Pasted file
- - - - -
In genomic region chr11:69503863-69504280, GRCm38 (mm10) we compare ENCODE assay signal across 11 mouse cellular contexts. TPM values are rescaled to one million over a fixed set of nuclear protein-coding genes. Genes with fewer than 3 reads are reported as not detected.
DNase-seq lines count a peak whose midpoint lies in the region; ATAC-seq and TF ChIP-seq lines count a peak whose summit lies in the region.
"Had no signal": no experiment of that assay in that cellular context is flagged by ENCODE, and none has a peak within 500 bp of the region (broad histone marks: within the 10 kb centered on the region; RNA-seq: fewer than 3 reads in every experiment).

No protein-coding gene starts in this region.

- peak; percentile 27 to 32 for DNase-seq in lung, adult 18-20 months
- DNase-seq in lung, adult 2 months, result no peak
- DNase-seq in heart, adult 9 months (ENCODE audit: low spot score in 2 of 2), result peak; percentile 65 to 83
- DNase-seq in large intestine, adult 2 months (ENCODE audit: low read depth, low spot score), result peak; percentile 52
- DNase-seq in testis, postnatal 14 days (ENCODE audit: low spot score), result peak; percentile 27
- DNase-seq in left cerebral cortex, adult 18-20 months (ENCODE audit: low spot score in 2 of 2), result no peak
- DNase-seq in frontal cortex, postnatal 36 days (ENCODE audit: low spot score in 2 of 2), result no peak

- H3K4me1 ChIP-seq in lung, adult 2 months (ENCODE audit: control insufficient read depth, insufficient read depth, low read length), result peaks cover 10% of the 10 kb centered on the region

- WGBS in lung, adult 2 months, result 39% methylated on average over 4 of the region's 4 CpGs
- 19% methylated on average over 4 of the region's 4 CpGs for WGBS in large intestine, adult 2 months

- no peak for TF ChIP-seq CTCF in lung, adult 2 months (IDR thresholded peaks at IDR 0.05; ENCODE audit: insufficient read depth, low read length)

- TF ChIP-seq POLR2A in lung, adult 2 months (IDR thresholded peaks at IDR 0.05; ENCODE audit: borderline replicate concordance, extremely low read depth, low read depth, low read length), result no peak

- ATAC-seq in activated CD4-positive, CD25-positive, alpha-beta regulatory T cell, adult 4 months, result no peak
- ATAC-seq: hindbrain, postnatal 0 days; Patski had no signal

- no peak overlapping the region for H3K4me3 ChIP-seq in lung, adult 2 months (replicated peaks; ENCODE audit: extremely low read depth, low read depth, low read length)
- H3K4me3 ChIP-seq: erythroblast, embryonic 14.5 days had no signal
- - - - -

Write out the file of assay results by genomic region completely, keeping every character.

In genomic region chr11:69503863-69504280, GRCm38 (mm10) we compare ENCODE assay signal across 11 mouse cellular contexts. TPM values are rescaled to one million over a fixed set of nuclear protein-coding genes. Genes with fewer than 3 reads are reported as not detected.
DNase-seq lines count a peak whose midpoint lies in the region; ATAC-seq and TF ChIP-seq lines count a peak whose summit lies in the region.
"Had no signal": no experiment of that assay in that cellular context is flagged by ENCODE, and none has a peak within 500 bp of the region (broad histone marks: within the 10 kb centered on the region; RNA-seq: fewer than 3 reads in every experiment).

No protein-coding gene starts in this region.

- peak; percentile 27 to 32 for DNase-seq in lung, adult 18-20 months
- DNase-seq in lung, adult 2 months, result no peak
- DNase-seq in heart, adult 9 months (ENCODE audit: low spot score in 2 of 2), result peak; percentile 65 to 83
- DNase-seq in large intestine, adult 2 months (ENCODE audit: low read depth, low spot score), result peak; percentile 52
- DNase-seq in testis, postnatal 14 days (ENCODE audit: low spot score), result peak; percentile 27
- DNase-seq in left cerebral cortex, adult 18-20 months (ENCODE audit: low spot score in 2 of 2), result no peak
- DNase-seq in frontal cortex, postnatal 36 days (ENCODE audit: low spot score in 2 of 2), result no peak

- H3K4me1 ChIP-seq in lung, adult 2 months (ENCODE audit: control insufficient read depth, insufficient read depth, low read length), result peaks cover 10% of the 10 kb centered on the region

- WGBS in lung, adult 2 months, result 39% methylated on average over 4 of the region's 4 CpGs
- 19% methylated on average over 4 of the region's 4 CpGs for WGBS in large intestine, adult 2 months

- no peak for TF ChIP-seq CTCF in lung, adult 2 months (IDR thresholded peaks at IDR 0.05; ENCODE audit: insufficient read depth, low read length)

- TF ChIP-seq POLR2A in lung, adult 2 months (IDR thresholded peaks at IDR 0.05; ENCODE audit: borderline replicate concordance, extremely low read depth, low read depth, low read length), result no peak

- ATAC-seq in activated CD4-positive, CD25-positive, alpha-beta regulatory T cell, adult 4 months, result no peak
- ATAC-seq: hindbrain, postnatal 0 days; Patski had no signal

- no peak overlapping the region for H3K4me3 ChIP-seq in lung, adult 2 months (replicated peaks; ENCODE audit: extremely low read depth, low read depth, low read length)
- H3K4me3 ChIP-seq: erythroblast, embryonic 14.5 days had no signal